A record of wildlife in my garden and various trips to the Warwickshire countryside and occasionally further afield.
"To see a world in a grain of sand,
And a heaven in a wild flower,
Hold infinity in the palm of your hand
And eternity in an hour."
From "Auguries of Innocence"
by William Blake
Wednesday, 13 March 2019
Boscobel House and the Royal Oak
Now that we've joined English Heritage D and I decided we would try and visit one of their sites every month so last weekend we went to Boscobel House and The Royal Oak which have become famous as they were used as hiding places by Charles II after his defeat at the Battle of Worcester in 1651.
The journey was straightforward - we didn't get lost and for once the M6 North was unbelievably quiet.
Boscobel House built around 1632 was originally a timber-framed farmhouse which was turned into a hunting lodge by John Giffard of nearby White Ladies. The Giffards were Roman Catholics at a time when people of that religion were persecuted. It has been suggested that the main purpose of Boscobel was as a secret hiding place for Catholics when it was necessary.
In the 18th century Boscobel was owned by the Fitzherbert family, descendants of the Giffards, and the property was rented out. In the 19th century the house was bought in 1812 by Walter Evans, a Derbyshire Industrialist. A farmhouse was added to the lodge and the family returned the house to its 17th century appearance. In 1918 it was sold by the Evans family to the Earl of Bradford and the house was given to the Ministry of Works in 1954 and the farmyard in 1967. In 1998 English Heritage refurbished the house to its appearance in around 1900.
We had a look around the interior of the house first.
The parlour was the main room of Boscobel House and is little changed since the 17th century. Charles II ate a meal in this room.
I thought the craftsmanship in the 19th century carved display cabinet made in Germany was just superb.
Leading off the parlour is a small room known as the Oratory. The tapestries are Flemish and date from the 16th and 17th centuries. The painting is of Dames Joan Penderel and is a 20th century copy of a 17th century original.
Upstairs one of the bedrooms had a lovely tiled fireplace.
The White Bedroom
And then up into the attic
In the attic is the second of Boscobel's secret hiding places (the other is in the Squire's Room) and it is thought the one in the attic is the most likely one to have been used by Charles II as it matches Thomas Blount's 1660 description.
At the end of the attic is the Bower Room which was used as a bedroom and may also have served as a secret chapel. The 19th century wall paintings show religious Catholic symbols and depict the Tree of Life, Madonna Lily (symbol of purity) and possibly the Garden of Eden.
Next to the house are buildings housing the dairy.
The settling room where the cream was separated.
The Knot Garden is typical of a 17th century garden with parterre beds and has been restored since the 1950's. The Mount once had a pretty arbour where it is believed Charles II spent a few hours reading in 1651.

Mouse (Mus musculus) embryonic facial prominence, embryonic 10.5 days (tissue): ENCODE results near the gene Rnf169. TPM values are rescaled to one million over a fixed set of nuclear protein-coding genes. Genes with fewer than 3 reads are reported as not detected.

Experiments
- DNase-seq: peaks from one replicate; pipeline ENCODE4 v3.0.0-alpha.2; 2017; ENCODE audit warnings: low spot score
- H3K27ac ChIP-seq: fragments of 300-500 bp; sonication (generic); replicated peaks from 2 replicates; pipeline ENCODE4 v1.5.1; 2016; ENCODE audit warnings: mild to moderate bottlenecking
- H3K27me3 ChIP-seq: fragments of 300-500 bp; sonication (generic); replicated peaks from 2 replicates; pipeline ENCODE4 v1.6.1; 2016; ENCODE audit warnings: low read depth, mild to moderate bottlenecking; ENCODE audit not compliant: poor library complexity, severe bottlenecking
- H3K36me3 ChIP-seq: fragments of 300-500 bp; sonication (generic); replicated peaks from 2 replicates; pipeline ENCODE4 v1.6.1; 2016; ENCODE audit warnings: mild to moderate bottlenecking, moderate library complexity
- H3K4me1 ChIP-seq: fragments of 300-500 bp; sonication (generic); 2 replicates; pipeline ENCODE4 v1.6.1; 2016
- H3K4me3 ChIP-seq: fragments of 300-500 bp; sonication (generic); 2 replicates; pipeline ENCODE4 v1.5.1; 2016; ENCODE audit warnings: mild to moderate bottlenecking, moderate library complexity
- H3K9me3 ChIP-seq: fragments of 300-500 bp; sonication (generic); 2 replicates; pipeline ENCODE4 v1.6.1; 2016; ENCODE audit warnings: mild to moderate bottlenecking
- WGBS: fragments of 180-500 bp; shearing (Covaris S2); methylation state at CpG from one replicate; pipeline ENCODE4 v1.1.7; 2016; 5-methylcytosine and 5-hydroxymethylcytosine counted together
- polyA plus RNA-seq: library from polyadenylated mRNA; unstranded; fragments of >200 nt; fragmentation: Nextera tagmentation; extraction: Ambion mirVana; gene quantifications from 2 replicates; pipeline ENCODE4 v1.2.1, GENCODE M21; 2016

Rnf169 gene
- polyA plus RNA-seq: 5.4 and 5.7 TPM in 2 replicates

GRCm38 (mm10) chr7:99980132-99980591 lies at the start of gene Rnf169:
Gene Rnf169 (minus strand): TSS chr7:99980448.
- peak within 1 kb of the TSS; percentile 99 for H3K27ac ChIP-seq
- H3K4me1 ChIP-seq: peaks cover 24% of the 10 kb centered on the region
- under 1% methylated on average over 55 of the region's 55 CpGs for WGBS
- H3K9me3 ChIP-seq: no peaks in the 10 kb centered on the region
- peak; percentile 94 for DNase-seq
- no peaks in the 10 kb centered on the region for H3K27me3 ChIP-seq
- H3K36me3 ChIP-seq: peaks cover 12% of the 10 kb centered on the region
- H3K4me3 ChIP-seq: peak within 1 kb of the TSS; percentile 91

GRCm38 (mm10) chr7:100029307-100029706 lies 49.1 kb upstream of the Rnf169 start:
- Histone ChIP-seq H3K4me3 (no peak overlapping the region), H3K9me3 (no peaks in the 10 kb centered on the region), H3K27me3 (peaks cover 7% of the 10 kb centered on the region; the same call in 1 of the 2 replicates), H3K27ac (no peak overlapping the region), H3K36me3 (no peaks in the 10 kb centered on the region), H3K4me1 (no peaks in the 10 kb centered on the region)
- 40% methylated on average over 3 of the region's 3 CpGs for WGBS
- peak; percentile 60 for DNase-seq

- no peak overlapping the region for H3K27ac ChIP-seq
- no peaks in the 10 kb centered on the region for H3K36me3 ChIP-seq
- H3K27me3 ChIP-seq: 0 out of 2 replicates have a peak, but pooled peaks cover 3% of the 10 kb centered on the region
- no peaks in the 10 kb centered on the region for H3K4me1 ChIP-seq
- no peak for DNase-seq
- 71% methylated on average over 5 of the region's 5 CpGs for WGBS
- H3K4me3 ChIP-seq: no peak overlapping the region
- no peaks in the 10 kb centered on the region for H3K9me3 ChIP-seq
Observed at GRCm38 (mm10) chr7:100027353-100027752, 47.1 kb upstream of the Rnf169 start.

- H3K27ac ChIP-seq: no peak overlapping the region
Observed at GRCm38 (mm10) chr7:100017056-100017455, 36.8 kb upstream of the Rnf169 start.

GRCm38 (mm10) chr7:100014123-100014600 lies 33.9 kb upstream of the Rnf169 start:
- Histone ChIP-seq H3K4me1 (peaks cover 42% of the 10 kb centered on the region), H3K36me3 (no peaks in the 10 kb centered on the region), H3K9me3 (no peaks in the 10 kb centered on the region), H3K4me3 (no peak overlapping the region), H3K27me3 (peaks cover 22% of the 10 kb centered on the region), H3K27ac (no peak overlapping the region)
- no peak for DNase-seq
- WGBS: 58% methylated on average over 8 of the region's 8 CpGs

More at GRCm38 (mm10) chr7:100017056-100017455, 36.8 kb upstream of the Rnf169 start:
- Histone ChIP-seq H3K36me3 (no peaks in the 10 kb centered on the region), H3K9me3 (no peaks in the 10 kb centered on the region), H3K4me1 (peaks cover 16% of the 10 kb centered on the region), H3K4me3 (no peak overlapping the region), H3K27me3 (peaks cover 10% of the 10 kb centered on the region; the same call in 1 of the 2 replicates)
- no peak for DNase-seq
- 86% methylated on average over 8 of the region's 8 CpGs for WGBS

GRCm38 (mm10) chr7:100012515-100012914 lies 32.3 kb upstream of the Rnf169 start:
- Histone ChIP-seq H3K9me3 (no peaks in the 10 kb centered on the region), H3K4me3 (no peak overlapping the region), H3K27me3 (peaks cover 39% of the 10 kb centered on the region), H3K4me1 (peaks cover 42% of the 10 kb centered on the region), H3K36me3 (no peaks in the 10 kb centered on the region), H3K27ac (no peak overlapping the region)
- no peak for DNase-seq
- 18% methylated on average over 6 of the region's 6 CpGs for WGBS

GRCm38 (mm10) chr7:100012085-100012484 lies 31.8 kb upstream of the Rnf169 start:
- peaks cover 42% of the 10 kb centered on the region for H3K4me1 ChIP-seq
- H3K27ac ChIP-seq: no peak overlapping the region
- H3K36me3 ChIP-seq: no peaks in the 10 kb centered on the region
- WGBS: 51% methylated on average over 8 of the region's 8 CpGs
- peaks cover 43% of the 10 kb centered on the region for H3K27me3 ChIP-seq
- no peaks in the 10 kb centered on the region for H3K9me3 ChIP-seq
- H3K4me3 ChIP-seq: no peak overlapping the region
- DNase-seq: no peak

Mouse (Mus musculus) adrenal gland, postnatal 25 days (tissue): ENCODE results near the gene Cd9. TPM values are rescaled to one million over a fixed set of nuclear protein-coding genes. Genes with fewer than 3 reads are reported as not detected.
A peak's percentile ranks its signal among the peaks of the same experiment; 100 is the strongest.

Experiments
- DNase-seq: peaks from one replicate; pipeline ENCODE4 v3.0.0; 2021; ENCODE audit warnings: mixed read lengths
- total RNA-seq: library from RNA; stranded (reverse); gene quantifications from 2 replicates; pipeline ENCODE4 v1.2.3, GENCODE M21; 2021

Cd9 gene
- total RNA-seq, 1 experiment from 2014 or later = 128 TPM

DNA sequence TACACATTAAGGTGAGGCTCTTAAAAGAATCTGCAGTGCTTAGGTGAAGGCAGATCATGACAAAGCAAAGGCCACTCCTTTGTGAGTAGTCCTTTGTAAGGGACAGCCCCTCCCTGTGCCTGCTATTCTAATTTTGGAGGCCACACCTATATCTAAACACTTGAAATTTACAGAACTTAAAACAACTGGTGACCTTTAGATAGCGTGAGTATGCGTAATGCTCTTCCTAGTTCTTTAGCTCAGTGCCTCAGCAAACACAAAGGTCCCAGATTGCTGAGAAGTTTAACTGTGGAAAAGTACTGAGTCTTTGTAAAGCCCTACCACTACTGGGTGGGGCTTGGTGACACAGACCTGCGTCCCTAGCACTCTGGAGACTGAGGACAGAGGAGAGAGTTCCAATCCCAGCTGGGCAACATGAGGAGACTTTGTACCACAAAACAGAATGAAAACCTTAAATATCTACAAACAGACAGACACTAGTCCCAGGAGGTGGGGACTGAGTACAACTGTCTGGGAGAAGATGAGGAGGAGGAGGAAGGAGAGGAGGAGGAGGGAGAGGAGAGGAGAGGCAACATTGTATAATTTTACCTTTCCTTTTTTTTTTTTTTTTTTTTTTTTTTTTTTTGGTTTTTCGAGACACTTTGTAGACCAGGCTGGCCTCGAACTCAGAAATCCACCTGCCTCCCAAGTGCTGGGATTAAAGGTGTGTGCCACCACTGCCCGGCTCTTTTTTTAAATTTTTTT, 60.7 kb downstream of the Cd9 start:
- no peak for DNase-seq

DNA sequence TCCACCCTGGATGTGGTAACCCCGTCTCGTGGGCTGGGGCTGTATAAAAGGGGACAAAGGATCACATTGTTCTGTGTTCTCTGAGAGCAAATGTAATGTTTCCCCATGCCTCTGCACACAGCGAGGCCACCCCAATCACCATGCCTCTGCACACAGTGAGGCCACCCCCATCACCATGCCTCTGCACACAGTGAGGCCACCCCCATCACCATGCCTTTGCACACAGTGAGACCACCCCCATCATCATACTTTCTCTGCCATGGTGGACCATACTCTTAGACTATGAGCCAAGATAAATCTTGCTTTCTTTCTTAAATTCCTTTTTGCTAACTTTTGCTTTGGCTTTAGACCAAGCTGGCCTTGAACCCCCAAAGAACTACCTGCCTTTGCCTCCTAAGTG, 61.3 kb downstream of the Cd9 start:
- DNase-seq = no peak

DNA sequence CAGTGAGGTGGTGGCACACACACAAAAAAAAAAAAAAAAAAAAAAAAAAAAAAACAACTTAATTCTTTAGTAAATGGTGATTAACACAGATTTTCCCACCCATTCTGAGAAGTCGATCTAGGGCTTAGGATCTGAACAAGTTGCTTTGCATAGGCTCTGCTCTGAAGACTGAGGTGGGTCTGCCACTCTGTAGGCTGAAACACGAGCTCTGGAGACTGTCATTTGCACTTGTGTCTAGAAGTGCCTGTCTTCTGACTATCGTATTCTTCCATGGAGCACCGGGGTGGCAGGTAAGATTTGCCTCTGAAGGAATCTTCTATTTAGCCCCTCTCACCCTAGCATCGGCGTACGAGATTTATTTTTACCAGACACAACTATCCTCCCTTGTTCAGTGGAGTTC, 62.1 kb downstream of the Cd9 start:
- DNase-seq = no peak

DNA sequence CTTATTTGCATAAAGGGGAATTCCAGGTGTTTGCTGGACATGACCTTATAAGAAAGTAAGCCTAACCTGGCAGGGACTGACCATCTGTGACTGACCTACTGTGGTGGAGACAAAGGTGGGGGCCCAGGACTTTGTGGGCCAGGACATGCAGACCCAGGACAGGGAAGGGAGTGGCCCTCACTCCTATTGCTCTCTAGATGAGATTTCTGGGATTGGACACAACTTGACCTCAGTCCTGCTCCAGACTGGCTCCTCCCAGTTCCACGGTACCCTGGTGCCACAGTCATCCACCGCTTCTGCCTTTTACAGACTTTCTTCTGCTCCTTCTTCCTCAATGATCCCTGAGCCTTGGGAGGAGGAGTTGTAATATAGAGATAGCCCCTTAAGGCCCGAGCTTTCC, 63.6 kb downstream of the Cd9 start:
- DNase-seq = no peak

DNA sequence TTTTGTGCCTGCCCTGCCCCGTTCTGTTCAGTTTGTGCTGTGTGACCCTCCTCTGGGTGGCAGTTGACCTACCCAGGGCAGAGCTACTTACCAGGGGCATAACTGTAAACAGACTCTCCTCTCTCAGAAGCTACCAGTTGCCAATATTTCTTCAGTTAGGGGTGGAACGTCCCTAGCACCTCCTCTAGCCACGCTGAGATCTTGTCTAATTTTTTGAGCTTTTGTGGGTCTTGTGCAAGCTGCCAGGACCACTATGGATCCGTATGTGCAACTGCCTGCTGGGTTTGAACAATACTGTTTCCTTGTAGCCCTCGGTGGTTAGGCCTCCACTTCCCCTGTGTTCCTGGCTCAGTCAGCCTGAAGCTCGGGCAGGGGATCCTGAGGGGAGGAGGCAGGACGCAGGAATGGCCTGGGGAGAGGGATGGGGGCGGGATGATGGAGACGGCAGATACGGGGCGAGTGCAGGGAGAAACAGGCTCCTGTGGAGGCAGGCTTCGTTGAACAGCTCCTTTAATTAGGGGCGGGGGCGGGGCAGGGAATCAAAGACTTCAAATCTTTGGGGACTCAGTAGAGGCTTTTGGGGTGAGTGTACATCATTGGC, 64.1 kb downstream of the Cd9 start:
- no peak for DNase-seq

Just a short walk away is the Royal Oak (a descendant of the original tree where Charles II hid).
Following the execution of King Charles I in 1649 England was ruled by the Parliamentarians. Charles II (son of Charles I) was in exile in France and in 1650 he returned to make a bid for the throne. He landed in Scotland and having raised an army marched south to meet his supporters in the West Midlands. He was defeated by Oliver Cromwell on 3rd September 1651 at Worcester. Following this defeat Charles II was forced to flee and his supporters took him first to White Ladies and then he sought refuge at Boscobel. He hid in the oak tree with his officer William Careless and then spent a night in a small priest hole in the house. The five Penderel brothers, servants at Boscobel and White Ladies, risked their lives to protect him. Charles did eventually manage to return to France and when in 1660 he returned to England as king he rewarded the Penderels with a pension which is still paid to their descendants today.
We walked back to the house in search of a tearoom where
we had hot chocolate and cake.
Then a quick look round the stables and the 19th century farmyard.
The inscription on this gravestone reads "Here lieth the bodie of a friende the king called Joan Butnow....... died 1669"
If I had been on my own I might have tempted by one of these little bunnies.
Back in the car we ate our sandwiches and then visited White Ladies Priory which I will leave for another post in a few days.
Photos taken by me with Panasonic Lumix FZ330 bridge camera
Reference: English Heritage Guide to Boscobel House
Welcome to my blog. I have been interested in natural history from an early age and we have tried to create a garden attractive to wildlife. I also enjoy reading, photography, collecting fossils, visiting historic buildings and gardens and supporting Aston Villa. Please feel free to leave a comment and, if you would like to email me, my email address is ciraggedrobinsATgmail.com - remember to replace AT with @. Thank you for visiting.